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Members: Liam Howlett, Keith Flint, Maxim Reality
Genre: Electronic
Formed: Braintree, England
Albums: Experience (1992); Music for the Jilted Generation (1994); The Fat of the Land (1997); Always Outnumbered, Never Outgunned (2004); Invaders Must Die (2009)
Awards: 3 VMAs, 2 Brit Awards, 2 Grammy Nominations
Hits: "Firestarter", "Breathe", "Smack My Bitch Up"
Other: The band's namesake Moog Prodigy synthesizer has also been used by Nine Inch Nails, Fatboy Slim, and Depeche Mode.

The story goes that The Prodigy owe their name to the "Moog Prodigy," the first synthesizer owned by founding member Liam Howlett. The group that would come to be known for helping to define the big beat genre of electronic music made their first impression on rave scene in the UK in the early 90s. Releasing singles that received mixed critical reception but heavy play on the rave scene, the groups following grew before the release of their first full length album: Experience.

Experience turned the critics around and peaked at #12 on the UK charts. It would eventually be certified Platinum in the UK, and is still regarded as one of The Prodigy's best works. The album spawned a string of hit singles in the UK, including the #2 "Everybody in the Place." While the band's popularity in rave circles helped springboard it to success, that popularity became a problem.

1994's Music for the Jilted Generation was a response to what Howlett felt was a corruption of the rave scene, one that had broken into the mainstream. This was compounded by the UK's crackdown on raves, outlawing them. Music for the Jilted Generation addressed both issues in the rather direct manner the band was known for. It captured #1 in the UK charts, though the singles from the album generally under performed compared to their first album.

The Prodigy were poised for their first taste of worldwide fame when they released The Fat of the Land. The 1997 album climbed charts worldwide, peaking at #1 in the UK, US, and all across Europe. The album would go double Platinum in in the US and triple in the UK. The Fat of the Land delivered the band two #1 singles with "Firestarter" and "Breathe", and solidified the band's place as one of the top acts in EDM.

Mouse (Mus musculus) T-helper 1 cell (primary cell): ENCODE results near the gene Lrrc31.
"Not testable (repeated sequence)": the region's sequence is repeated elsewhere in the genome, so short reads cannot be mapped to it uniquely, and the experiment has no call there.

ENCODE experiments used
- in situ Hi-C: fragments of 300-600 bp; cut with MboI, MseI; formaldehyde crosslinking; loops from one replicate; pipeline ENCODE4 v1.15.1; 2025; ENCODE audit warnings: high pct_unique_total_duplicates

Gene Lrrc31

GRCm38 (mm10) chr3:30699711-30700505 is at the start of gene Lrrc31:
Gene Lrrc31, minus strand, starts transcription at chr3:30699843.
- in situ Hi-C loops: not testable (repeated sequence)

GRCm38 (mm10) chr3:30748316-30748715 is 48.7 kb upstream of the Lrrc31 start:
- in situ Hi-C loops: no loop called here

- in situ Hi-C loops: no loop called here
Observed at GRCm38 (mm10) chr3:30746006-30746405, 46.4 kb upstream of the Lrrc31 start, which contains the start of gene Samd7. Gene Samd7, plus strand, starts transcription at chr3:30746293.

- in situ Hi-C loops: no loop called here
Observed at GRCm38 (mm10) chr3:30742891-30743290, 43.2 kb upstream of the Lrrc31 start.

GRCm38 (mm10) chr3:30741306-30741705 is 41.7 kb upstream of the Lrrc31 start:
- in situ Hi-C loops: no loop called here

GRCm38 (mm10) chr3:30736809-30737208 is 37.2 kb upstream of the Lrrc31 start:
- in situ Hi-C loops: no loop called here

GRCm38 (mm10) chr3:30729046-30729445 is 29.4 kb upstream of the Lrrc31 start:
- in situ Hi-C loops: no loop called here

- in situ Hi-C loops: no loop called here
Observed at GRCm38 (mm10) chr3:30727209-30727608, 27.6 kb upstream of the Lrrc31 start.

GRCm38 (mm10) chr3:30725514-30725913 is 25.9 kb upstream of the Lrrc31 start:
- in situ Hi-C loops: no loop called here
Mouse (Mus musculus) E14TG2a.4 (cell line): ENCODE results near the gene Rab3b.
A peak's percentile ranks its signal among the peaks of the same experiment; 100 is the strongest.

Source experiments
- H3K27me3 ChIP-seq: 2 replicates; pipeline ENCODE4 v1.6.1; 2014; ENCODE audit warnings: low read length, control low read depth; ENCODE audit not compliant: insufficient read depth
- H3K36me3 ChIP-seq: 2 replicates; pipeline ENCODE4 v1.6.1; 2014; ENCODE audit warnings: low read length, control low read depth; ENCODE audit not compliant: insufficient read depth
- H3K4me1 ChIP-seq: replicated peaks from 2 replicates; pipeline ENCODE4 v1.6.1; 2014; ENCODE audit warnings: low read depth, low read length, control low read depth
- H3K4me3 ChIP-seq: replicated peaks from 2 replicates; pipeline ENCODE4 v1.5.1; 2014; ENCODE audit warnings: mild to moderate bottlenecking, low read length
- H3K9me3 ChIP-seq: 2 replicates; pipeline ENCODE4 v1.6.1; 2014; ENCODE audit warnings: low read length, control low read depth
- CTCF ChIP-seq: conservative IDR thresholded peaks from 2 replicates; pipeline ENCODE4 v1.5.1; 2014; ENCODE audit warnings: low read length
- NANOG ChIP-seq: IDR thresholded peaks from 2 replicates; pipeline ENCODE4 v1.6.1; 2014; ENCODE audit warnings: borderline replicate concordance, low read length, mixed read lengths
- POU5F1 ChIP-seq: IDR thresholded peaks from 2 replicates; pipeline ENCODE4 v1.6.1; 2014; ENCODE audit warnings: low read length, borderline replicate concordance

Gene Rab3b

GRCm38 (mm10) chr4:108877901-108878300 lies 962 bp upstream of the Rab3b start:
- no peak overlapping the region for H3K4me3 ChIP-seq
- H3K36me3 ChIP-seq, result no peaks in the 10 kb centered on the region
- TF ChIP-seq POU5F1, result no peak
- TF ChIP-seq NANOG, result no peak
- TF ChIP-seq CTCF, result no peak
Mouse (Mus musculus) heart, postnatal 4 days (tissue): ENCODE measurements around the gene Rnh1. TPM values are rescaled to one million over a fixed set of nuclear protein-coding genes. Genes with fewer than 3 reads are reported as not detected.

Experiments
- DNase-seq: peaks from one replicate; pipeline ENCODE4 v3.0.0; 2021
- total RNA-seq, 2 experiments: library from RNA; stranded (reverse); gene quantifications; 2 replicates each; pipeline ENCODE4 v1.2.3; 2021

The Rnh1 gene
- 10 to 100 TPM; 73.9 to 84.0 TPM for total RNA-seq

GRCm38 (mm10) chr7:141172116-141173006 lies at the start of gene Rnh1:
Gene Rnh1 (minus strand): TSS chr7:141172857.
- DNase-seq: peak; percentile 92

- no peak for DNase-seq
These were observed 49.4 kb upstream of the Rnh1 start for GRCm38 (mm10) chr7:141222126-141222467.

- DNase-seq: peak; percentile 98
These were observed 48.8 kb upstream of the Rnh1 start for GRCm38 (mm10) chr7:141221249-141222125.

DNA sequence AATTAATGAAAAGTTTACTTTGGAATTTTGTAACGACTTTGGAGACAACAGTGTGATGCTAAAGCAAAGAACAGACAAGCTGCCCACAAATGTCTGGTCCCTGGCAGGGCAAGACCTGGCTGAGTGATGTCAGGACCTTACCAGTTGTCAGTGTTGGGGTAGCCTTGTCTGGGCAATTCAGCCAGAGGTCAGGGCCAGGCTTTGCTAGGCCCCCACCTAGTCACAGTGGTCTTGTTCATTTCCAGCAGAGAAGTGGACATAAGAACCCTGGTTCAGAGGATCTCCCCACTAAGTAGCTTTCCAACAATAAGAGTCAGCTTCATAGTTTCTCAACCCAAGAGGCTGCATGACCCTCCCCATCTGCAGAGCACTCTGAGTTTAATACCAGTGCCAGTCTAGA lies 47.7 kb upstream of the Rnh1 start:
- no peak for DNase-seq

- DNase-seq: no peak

The Fat of the Land brought international success with a helping of controversy thanks to the track "Smack My Bitch Up". The titular lyric wasn't even written by the band, but, rather, sampled from Ultramagnetic MCs' track "Give the Drummer Some." The track resulted in boycotts, and the album's removal from shelves in Wal-Mart and Kmart. The risque video that accompanied it only compounded the problem. The song was eventually voted the most controversial of all time by PRS for Music.

The Prodigy went on an extended hiatus in 1999 that lasted until they reunited in 2002. The album Always Outnumbered, Never Outgunned followed in 2004. While it wasn't the international hit that The Fat of the Land was, it did give the band another #1 album in the UK. The reunited band's follow-up, Invaders Must Die, fared better, earning their fourth UK chart topper and another double platinum sales performance after a warmer reception by critics.

The Prodigy continue to tour and make new music. They were called one of the "50 Bands to See Before You Die" by Q magazine. Energetic performances of their punk flavored electronica pack in audiences all over the world. Be sure to hear the band that is an indelible part of electronic music's history when they fill an arena near you.